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EPITAPH ON DR. PARNELL.
This tomb inscrib'd to gentle Parnell's name,
EPITAPH ON EDWARD PURDON.2
HERE lies poor Ned Purdon, from misery freed,
Who long was a·bookseller's hack;
I don't think he'll wish to come back.
i From The Haunch of Venison, &c. 1776.-P. C.
2 This gentleman was educated at Trinity College, Dublin; but, having wasted his patrimony, he enlisted as a foot soldier. Growing tired of that employment, he obtained his discharge, and became a scribbler in the newspapers. [This epitaph is an imitation of the French, (La Mort du Sieur Etienne,) or of an epigram in Swift's Miscellanies, xiii. 372.-FORSTER.)
STANZAS ON WOMAN.1
WHEN lovely woman stoops to folly,
And finds too late that men betray, What charm can soothe her melancholy?
What art can wash her guilt away ?
The only art her guilt to cover,
To hide her shame from every eye, To give repentance to her lover,
And wring his bosom, is—to die.
1 See Vicar of Wakefield, c. xxiv.
INTENDED TO HAVE BEEN SUNG IN THE COMEDY OP
• SHE STOOPS TO CONQUER.'1
Ah me! when shall I
me? Lovers are plenty, but fail to relieve me. He, fond youth, that could carry me, Offers to love, but means to deceive me. But I will rally, and combat the ruiner: Not a look, not a smile shall my passion discover. She that gives all to the false one pursuing her, Makes but a penitent, and loses a lover.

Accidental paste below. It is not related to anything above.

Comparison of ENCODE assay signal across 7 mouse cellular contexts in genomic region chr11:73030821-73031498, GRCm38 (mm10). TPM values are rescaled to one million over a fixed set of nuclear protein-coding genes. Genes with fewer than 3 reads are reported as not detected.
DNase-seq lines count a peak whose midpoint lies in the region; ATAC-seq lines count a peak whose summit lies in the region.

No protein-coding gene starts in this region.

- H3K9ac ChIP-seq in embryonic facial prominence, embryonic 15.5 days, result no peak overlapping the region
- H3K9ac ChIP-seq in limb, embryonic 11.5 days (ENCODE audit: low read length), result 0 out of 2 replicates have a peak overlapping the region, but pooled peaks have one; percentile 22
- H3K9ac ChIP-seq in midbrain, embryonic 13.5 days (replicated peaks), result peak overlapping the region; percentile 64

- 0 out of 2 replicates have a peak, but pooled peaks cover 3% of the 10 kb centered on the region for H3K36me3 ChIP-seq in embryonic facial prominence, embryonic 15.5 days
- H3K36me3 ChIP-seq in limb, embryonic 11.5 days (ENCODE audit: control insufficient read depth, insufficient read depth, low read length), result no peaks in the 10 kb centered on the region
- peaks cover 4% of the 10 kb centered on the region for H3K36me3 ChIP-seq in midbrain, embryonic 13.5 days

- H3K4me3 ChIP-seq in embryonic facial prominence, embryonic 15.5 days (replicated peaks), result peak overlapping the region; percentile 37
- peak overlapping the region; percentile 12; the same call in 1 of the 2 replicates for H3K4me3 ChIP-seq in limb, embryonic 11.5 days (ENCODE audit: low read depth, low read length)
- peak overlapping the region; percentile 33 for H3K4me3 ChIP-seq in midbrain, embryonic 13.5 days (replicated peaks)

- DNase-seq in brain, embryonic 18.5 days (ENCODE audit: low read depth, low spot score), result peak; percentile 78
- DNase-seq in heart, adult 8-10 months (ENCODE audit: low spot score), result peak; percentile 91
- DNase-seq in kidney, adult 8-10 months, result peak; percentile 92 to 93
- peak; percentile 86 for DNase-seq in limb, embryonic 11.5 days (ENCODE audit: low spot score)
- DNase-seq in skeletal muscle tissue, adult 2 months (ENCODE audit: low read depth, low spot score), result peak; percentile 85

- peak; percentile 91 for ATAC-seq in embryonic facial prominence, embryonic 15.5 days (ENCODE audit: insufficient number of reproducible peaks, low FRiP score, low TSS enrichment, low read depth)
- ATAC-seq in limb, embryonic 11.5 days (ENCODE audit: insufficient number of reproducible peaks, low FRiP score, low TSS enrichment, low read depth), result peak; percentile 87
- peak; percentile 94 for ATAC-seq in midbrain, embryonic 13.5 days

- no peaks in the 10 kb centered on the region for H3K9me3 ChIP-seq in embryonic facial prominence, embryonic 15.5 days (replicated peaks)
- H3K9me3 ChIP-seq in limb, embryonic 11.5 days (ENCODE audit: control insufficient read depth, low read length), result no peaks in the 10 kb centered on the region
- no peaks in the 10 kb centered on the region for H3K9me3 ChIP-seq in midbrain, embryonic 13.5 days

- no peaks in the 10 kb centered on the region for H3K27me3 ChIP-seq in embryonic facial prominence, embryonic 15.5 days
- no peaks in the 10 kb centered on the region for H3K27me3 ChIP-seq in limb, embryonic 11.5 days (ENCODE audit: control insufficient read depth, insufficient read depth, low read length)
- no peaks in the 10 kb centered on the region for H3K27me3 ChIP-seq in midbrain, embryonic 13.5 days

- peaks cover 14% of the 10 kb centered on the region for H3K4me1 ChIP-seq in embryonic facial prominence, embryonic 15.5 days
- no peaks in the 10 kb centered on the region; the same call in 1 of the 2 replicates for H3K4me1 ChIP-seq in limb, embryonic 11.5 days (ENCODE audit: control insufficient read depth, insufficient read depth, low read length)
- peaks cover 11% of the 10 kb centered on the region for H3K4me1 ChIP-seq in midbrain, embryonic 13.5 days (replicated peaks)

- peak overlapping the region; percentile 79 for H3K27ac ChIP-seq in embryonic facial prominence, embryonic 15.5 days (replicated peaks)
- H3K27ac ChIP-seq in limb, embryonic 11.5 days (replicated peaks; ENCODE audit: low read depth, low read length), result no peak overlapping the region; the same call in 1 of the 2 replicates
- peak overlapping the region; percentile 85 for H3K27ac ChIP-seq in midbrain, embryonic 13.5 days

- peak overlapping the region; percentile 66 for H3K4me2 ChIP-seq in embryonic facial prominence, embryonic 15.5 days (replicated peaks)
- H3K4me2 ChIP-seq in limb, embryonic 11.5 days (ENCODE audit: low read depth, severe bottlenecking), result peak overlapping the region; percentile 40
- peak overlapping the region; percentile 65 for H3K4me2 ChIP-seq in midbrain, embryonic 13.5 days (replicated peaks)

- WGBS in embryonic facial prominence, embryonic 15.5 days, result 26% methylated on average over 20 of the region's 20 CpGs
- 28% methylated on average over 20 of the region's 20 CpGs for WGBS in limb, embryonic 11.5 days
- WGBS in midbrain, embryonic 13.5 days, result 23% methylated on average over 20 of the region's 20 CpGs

1 Sir, - I send you a small production of the late Dr. Goldsmith, which has never been published, and which might perhaps have been totally lost, had I not secured it. He intended it as a song in the character of Miss Hardcastle, in his admirable comedy of “She Stoops to Conquer;' but it was left out, as Mrs. Bulkley, who played the part, did not sing. He sung it himself in private companies very agreeably. The tune is a pretty Irish air, called “The Humours of Balamagairy,' to which he told me he found it very difficult to adapt words; but he has succeeded very happily in these few lines. As I could sing the tune, and was fond of them, he was so good as to give me them, about a year ago, just as I was leaving London, and bidding him adieu for that season, little apprehending that it was a last farewell. I preserve this little relic, in his own handwriting, with an affectionate care. I am, Sir,
Your humble Servant,
JAMES BOSWELL. A SONNET.1
WEEPING, murmuring, complaining,
Lost to every gay delight; Myra, too sincere for feigning,
Fears th' approaching bridal night.
Yet why impair thy bright perfection
Or dim thy beauty with a tear? Had Myra followed my direction,
She long had wanted cause of fear.
The wretch condemn’d with life to part,
Still, still on hope relies;
Bids expectation rise.
Hope, like the glimmering taper's light,
Adorns and cheers the way ;
Emits a brighter ray.
See The Bee, No. iii. Imitated from the French of Saint Pavin, whose poems were collectively edited in 1759.-P. C.
(See the Oratorio of The Captivity.]
O MEMORY! thou fond deceiver,
Still importunate and vain; To former joys recurring ever,
And turning all the past to pain;
Thou, like the world, the opprest oppressing,
Thy smiles increase the wretch's woe! And he who wants each other blessing,
In thee must ever find a foe.
1 See the Oratorio of The Captivity.